The New York Times reported that “with the help of artificial intelligence, a growing number of scientists say changes in the way they can analyze massive amounts of seismic data can help them better understand earthquakes, anticipate how they will behave, and provide quicker and more accurate early warnings.” The October 26, 2018 article entitled “A.I. Is Helping Scientists Predict When and Where the Next Big Earthquake Will Be” included these comments:
The new A.I.-related earthquake research is leaning on neural networks, the same technology that has accelerated the progress of everything from talking digital assistants to driverless cars.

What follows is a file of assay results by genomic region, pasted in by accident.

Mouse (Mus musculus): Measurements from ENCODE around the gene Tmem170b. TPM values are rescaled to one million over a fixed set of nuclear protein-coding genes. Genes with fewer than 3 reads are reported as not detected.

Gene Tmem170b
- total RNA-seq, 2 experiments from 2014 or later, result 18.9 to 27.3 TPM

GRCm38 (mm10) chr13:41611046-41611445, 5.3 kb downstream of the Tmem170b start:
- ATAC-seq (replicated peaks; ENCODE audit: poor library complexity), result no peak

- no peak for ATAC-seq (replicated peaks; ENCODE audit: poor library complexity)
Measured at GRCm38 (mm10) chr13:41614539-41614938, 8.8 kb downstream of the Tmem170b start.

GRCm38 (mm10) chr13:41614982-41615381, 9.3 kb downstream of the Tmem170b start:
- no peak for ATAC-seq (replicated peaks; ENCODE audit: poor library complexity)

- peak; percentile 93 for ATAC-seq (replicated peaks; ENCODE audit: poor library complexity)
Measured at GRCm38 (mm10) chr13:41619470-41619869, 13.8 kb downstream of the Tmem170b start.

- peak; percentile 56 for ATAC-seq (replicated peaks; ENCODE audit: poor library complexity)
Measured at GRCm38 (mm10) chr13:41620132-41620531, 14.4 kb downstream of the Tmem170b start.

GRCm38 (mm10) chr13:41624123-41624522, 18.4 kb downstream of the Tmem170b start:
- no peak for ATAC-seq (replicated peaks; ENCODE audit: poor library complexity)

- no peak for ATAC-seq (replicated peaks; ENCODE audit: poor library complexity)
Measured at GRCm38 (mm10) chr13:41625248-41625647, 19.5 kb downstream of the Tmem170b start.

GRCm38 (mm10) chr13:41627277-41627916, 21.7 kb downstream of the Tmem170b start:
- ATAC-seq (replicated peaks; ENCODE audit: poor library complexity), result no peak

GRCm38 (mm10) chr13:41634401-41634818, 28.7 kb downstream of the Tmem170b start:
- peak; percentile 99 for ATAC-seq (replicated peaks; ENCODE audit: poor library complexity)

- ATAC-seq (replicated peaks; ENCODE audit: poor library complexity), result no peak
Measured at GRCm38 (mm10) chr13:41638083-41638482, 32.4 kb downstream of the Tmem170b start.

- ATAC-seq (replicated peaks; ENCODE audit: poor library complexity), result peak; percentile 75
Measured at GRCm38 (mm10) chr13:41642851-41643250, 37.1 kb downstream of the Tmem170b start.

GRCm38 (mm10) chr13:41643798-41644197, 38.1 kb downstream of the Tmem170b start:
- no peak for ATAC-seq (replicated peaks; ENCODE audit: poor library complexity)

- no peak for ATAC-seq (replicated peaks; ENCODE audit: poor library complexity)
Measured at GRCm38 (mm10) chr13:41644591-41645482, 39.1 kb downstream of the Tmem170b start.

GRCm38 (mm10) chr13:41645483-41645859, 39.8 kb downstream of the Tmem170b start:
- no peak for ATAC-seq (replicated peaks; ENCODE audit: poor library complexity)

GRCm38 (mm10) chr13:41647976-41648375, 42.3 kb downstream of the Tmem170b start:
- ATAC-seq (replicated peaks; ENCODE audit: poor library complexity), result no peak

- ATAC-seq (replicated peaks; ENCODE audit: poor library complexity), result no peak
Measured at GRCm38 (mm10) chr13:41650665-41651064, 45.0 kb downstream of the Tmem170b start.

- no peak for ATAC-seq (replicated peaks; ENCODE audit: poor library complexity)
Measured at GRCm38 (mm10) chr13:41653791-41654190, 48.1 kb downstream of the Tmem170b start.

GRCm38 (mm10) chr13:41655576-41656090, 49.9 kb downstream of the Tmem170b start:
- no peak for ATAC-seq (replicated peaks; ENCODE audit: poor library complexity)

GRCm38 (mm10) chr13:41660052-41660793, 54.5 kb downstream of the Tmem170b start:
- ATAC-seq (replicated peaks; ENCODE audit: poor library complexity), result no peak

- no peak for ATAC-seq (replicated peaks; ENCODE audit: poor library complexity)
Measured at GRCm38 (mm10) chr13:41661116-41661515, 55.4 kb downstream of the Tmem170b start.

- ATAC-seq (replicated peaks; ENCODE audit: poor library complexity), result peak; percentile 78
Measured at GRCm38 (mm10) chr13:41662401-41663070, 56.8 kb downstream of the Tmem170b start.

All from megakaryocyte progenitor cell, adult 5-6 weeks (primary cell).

Loosely modeled on the web of neurons in the human brain, a neural network is a complex mathematical system that can learn tasks on its own.
Scientists say seismic data is remarkably similar to the audio data that companies like Google and Amazon use in training neural networks to recognize spoken commands on coffee-table digital assistants like Alexa.
When studying earthquakes, it is the computer looking for patterns in mountains of data rather than relying on the weary eyes of a scientist.
Not everyone agrees including Philip Stark (an associate dean at the University of California, Berkeley, at the Division of Mathematical and Physical Sciences) who:
… describes the overall system of earthquake probabilities as “somewhere between meaningless and misleading” and has called for it to be scrapped.
What do you think?
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